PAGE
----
Blog Profile / Physorg: Other Sciences


URL :http://phys.org/science-news/
Filed Under:Academics / General Science
Posts on Regator:3388
Posts / Week:8.7
Archived Since:April 9, 2010

Blog Post Archive

Mathematicians ask: What's in a ripple?

When a fluid or a gas experiences a sudden disturbance, such as a change in pressure or elevation, it often gives rise to a phenomenon known as an undular bore, which consists of a series of rapid oscillations that propagate and spr...

Solving the Easter Island population puzzle

Easter Island, known as Rapa Nui by its inhabitants, has been surrounded in mystery ever since the Europeans first landed in 1722. Early visitors estimated a population of just 1,500-3,000, which seemed at odds with the nearly nine hundred giant statues dotted around the Island. How did this small community construct, transport and erect these large rock figures?

Moods, but not depression, found contagious in adolescent social networks

New research suggests that both good and bad moods can be 'picked up' from friends, but depression can't.

Boys and girls in countries rich and poor enter teens with damaging gender stereotypes firmly set

Whether you are child in Baltimore, Beijing, Nairobi or New Delhi, the onset of adolescence triggers a surprisingly common set of rigidly enforced gender expectations that are linked to increased lifelong risks of everything from HIV and depression to violence and suicide. Show More Summary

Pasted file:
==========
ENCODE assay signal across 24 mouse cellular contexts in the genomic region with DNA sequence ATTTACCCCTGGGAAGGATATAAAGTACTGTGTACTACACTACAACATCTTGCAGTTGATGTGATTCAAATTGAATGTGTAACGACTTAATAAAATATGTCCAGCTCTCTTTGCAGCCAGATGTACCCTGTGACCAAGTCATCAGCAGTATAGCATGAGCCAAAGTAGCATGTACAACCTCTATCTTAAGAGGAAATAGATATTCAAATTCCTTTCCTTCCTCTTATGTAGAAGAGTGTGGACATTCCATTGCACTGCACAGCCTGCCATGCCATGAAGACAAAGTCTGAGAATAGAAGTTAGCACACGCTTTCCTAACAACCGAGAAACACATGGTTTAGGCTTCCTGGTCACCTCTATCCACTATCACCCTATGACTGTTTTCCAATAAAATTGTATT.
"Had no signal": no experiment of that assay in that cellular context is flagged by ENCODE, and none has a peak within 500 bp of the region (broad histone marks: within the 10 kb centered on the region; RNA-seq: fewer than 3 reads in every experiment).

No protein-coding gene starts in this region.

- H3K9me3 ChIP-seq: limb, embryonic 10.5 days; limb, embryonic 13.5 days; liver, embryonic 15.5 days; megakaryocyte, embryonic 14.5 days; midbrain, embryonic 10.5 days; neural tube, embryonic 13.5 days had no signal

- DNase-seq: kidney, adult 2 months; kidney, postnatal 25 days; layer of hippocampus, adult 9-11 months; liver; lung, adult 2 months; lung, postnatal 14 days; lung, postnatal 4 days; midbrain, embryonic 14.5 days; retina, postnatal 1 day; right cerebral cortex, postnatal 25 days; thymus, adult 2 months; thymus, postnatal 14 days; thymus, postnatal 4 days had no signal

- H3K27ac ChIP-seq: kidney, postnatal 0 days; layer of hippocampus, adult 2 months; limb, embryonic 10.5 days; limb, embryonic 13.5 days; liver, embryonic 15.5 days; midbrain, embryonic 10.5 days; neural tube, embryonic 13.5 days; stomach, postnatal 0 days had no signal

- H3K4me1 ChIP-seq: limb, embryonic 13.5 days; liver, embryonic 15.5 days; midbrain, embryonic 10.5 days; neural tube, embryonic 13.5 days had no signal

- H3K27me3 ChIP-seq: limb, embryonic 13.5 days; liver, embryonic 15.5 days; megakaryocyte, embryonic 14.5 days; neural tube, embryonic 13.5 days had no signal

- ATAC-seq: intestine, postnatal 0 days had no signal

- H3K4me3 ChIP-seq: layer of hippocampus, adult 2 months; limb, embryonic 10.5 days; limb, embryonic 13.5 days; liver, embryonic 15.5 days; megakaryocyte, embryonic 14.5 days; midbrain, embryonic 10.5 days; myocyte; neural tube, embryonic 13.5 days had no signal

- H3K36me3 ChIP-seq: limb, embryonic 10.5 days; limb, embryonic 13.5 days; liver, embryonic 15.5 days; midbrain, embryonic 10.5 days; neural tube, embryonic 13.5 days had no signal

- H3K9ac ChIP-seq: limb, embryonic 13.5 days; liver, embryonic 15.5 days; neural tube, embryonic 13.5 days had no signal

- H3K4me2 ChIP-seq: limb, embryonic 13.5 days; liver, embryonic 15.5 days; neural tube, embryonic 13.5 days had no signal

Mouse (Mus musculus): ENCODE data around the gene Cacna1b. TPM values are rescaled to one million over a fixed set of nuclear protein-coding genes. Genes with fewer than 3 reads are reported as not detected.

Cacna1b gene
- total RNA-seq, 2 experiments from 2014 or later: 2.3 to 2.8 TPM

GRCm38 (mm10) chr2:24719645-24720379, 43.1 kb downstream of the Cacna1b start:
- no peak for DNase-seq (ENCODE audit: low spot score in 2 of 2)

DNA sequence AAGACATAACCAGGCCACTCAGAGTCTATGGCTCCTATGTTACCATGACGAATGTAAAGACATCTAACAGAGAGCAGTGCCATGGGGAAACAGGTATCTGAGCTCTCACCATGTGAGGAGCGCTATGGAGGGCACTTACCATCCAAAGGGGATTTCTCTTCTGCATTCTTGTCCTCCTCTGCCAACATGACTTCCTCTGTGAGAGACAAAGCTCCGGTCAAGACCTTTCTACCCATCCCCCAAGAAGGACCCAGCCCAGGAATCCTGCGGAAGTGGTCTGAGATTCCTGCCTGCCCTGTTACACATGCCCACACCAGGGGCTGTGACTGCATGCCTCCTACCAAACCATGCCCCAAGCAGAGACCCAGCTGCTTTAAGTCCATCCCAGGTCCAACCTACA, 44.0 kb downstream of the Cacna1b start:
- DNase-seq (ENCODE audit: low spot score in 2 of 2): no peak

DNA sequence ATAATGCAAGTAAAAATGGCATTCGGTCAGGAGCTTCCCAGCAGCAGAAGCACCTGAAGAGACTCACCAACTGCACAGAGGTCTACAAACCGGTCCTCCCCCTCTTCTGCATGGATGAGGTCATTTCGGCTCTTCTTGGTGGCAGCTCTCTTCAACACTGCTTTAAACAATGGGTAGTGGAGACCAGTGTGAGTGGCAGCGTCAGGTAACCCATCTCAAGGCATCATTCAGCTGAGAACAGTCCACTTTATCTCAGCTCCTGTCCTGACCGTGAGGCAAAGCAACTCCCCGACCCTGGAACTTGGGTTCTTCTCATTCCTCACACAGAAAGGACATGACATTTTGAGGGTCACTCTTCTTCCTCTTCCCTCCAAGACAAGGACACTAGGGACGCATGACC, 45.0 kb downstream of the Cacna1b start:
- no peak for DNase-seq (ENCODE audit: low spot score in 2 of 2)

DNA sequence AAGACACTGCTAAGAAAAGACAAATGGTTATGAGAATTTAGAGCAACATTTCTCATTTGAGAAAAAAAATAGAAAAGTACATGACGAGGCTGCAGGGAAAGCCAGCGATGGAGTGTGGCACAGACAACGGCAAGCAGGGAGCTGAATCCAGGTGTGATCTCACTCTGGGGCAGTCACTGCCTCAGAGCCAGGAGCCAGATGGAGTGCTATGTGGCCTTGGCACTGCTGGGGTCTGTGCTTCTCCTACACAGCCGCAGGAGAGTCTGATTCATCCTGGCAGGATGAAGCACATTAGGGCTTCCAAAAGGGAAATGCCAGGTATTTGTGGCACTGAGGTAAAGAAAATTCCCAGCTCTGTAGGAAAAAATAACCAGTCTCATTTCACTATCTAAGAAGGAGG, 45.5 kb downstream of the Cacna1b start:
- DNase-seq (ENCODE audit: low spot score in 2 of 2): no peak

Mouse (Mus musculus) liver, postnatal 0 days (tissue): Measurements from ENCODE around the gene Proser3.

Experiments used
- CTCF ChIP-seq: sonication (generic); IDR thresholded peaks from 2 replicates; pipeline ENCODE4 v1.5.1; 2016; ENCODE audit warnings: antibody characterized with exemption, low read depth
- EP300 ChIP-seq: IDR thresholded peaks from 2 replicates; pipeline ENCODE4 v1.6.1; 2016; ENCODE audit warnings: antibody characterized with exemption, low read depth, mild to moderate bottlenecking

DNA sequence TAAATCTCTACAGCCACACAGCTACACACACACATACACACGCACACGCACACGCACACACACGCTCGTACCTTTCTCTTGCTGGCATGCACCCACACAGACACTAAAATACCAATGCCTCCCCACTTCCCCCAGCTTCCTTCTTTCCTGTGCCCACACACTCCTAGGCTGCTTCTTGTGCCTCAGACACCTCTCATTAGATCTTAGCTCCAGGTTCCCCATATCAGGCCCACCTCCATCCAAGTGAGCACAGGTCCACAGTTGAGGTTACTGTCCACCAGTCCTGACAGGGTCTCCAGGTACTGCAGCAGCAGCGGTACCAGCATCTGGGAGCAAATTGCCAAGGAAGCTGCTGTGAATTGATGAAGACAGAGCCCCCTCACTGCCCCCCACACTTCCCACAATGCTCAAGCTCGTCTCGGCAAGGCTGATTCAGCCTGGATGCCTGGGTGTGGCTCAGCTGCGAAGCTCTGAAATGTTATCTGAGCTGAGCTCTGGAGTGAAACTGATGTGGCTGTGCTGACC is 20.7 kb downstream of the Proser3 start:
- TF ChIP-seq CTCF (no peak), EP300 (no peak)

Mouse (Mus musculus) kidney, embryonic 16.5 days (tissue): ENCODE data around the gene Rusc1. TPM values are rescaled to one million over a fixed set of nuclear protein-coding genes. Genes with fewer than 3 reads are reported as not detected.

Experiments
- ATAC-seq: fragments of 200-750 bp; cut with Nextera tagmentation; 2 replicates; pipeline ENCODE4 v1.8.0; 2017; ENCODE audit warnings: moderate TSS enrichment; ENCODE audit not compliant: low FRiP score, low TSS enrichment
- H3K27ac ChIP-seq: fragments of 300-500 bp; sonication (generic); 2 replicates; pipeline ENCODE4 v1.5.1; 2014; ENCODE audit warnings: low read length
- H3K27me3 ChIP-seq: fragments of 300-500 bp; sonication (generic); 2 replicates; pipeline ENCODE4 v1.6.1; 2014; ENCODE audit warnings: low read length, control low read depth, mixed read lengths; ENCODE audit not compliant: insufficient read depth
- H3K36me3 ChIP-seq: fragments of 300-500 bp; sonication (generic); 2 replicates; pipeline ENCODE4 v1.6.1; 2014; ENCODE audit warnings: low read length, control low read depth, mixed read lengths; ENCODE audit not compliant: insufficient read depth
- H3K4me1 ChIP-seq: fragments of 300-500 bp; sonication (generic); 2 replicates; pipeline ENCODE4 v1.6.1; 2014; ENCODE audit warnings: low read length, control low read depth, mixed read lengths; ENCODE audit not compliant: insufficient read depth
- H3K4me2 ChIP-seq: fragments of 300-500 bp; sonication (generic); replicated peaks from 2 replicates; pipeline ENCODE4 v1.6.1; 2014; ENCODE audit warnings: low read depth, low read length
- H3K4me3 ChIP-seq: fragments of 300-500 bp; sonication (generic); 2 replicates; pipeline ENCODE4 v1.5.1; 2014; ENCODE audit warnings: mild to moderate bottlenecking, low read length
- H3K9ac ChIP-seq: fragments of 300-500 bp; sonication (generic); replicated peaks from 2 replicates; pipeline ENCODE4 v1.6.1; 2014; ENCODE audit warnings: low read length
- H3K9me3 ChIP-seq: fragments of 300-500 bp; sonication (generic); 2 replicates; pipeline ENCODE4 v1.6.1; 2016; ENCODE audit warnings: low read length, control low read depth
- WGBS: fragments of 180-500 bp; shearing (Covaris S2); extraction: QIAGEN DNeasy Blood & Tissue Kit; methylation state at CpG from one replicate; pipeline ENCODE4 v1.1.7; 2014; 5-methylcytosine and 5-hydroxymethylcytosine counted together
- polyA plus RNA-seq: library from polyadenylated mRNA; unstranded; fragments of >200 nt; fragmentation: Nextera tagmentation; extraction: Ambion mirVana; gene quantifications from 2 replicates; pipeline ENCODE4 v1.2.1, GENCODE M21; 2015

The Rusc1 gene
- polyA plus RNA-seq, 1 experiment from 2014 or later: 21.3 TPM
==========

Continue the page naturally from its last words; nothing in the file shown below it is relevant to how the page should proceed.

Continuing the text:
Lumbering giants had agile ancestors

The best known sauropod dinosaurs were huge herbivorous creatures, whose brain structures were markedly different from those of their evolutionary predecessors, for the earliest representatives of the group were small, lithe carnivo...

Non-avian dinosaur found to have laid blue eggs

(Phys.org)—A team of researchers from Germany and the U.S. has found that a non-avian dinosaur living in what is now China laid colored eggs. In their paper published on the peer-reviewed site PeerJ, the team describes their study of the egg fossils and what their findings suggest about the evolution of colored eggs in modern birds.

Researcher explores learning habits of skateboarders

There's a common misconception that education must be a formal process that involves a content-based curriculum and teacher-led instruction. But learning takes place all around us and, many times, kids are their own teachers.

Research to help students overcome study roadblocks

New research is helping academics understand factors hindering students from achieving academic success in the transition from secondary school to university.

One-third of PhDs lose interest in academic careers, but not for lack of jobs

There are growing concerns that the challenges of landing a faculty job are discouraging young science and engineering Ph.D.s from pursuing careers in academia. The assumption is the majority aspire to a faculty career but drop out of the academic pipeline because there just aren't enough tenure-track jobs to go around.

What will become of English in a post-Brexit European Union?

How might the Brexit process affect the status of the English language within the European Union? Without Britain, will English even cease to be a language of the Union? A new article in World Englishes explores these questions.